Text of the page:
Glucose Derivative Takes Down Termites | June 15, 2009 Issue - Vol. 87 Issue 24 | Chemical & Engineering News
Volume 87 Issue 24 | p. 28 | Concentrates
Issue Date: June 15, 2009

Glucose Derivative Takes Down Termites

Gluconolactone increases termites' susceptibility to infection by a fungal pathogen, suggesting it could serve as a nontoxic pest control agent
Department: Science & Technology
Keywords: termites, pest control, glucose derivatives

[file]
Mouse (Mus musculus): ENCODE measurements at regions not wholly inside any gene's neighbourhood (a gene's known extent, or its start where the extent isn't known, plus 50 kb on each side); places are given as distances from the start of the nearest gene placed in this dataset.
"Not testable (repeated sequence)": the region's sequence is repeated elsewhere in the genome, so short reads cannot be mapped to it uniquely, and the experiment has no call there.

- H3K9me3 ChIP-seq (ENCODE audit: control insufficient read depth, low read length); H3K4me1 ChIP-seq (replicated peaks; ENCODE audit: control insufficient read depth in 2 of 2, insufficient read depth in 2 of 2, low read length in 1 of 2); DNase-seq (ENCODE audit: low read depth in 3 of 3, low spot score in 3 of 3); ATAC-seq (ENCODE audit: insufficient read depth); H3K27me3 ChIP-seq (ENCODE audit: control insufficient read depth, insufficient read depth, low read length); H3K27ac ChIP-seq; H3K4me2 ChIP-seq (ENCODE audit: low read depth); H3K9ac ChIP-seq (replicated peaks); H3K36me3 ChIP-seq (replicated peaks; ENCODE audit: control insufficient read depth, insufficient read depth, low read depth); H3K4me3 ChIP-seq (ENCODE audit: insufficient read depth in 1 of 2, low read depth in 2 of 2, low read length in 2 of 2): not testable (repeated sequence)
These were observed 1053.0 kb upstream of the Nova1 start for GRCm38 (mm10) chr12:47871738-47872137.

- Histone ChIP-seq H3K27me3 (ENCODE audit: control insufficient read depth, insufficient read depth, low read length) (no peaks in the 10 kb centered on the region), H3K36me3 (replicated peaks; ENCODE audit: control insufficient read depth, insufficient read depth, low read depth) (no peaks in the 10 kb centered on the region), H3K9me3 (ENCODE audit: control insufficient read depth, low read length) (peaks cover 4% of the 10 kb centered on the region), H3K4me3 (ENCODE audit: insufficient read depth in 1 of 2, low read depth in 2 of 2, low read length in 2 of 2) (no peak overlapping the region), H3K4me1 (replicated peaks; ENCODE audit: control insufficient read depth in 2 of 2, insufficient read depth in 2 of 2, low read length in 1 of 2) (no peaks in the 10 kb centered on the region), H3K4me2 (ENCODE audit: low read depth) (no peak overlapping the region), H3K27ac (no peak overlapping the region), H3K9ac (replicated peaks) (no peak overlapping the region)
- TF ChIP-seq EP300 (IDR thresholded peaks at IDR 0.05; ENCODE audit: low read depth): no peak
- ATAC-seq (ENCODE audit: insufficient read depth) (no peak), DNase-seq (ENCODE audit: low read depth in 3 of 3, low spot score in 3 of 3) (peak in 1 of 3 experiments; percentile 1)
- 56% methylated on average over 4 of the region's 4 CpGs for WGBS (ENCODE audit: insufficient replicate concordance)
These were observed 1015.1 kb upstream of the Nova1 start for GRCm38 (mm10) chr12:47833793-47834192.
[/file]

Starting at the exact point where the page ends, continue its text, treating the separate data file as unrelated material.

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Something as simple as a modified sugar could help knock out termites and lead to a general nontoxic form of pest control, according to a new report (Proc. Natl. Acad. Sci. USA, DOI: 10.1073/pnas.0904063106). Gram-negative bacteria binding proteins (GNBPs) are receptors in insect immune systems that alert the creatures to the presence of pathogens. Although GNBPs share features with bacterial β-glucanases, which are enzymes that digest glucans, biologists thought that the insect proteins had lost their enzymatic activity. Ram Sasisekharan of MIT, Rebeca B. Rosengaus of Northeastern University, and coworkers discovered that at least one GNBP in termites, GNBP-2, which they found in termite nest material, still has β(1,3)-glucanase activity. The researchers then looked for a small molecule that would block only the β-glucanase activity without hindering other functions. A glucose derivative, D-glucono-δ-lactone (GDL), does the trick. Treating termites with GDL increases the insects' susceptibility to infection by a fungal termite pathogen, leading the researchers to suggest that GDL could be incorporated in building materials as a pest control measure.

 
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